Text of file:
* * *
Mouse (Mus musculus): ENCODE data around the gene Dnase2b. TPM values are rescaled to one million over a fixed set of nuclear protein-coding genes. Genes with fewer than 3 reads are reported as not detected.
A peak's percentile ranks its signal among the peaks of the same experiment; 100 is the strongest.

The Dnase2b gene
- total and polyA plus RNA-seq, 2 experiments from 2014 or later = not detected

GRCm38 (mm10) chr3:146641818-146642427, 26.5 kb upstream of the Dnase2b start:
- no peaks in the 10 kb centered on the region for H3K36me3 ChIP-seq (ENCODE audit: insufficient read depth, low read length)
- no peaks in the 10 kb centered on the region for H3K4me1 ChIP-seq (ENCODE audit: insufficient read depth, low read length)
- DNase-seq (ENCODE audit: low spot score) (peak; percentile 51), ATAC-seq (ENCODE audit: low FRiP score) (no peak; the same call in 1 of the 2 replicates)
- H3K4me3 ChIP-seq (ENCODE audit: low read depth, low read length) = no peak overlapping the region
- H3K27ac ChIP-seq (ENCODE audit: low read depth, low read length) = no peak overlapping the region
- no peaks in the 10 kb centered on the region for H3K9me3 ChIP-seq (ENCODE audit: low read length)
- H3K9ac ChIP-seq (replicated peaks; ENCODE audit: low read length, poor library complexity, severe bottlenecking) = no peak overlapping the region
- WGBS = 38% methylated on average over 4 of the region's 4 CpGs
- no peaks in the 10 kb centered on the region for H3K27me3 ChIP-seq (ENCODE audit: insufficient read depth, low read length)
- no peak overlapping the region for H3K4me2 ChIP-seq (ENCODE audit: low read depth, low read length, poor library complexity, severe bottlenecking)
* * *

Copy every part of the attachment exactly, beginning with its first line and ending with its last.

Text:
Mouse (Mus musculus): ENCODE data around the gene Dnase2b. TPM values are rescaled to one million over a fixed set of nuclear protein-coding genes. Genes with fewer than 3 reads are reported as not detected.
A peak's percentile ranks its signal among the peaks of the same experiment; 100 is the strongest.

The Dnase2b gene
- total and polyA plus RNA-seq, 2 experiments from 2014 or later = not detected

GRCm38 (mm10) chr3:146641818-146642427, 26.5 kb upstream of the Dnase2b start:
- no peaks in the 10 kb centered on the region for H3K36me3 ChIP-seq (ENCODE audit: insufficient read depth, low read length)
- no peaks in the 10 kb centered on the region for H3K4me1 ChIP-seq (ENCODE audit: insufficient read depth, low read length)
- DNase-seq (ENCODE audit: low spot score) (peak; percentile 51), ATAC-seq (ENCODE audit: low FRiP score) (no peak; the same call in 1 of the 2 replicates)
- H3K4me3 ChIP-seq (ENCODE audit: low read depth, low read length) = no peak overlapping the region
- H3K27ac ChIP-seq (ENCODE audit: low read depth, low read length) = no peak overlapping the region
- no peaks in the 10 kb centered on the region for H3K9me3 ChIP-seq (ENCODE audit: low read length)
- H3K9ac ChIP-seq (replicated peaks; ENCODE audit: low read length, poor library complexity, severe bottlenecking) = no peak overlapping the region
- WGBS = 38% methylated on average over 4 of the region's 4 CpGs
- no peaks in the 10 kb centered on the region for H3K27me3 ChIP-seq (ENCODE audit: insufficient read depth, low read length)
- no peak overlapping the region for H3K4me2 ChIP-seq (ENCODE audit: low read depth, low read length, poor library complexity, severe bottlenecking)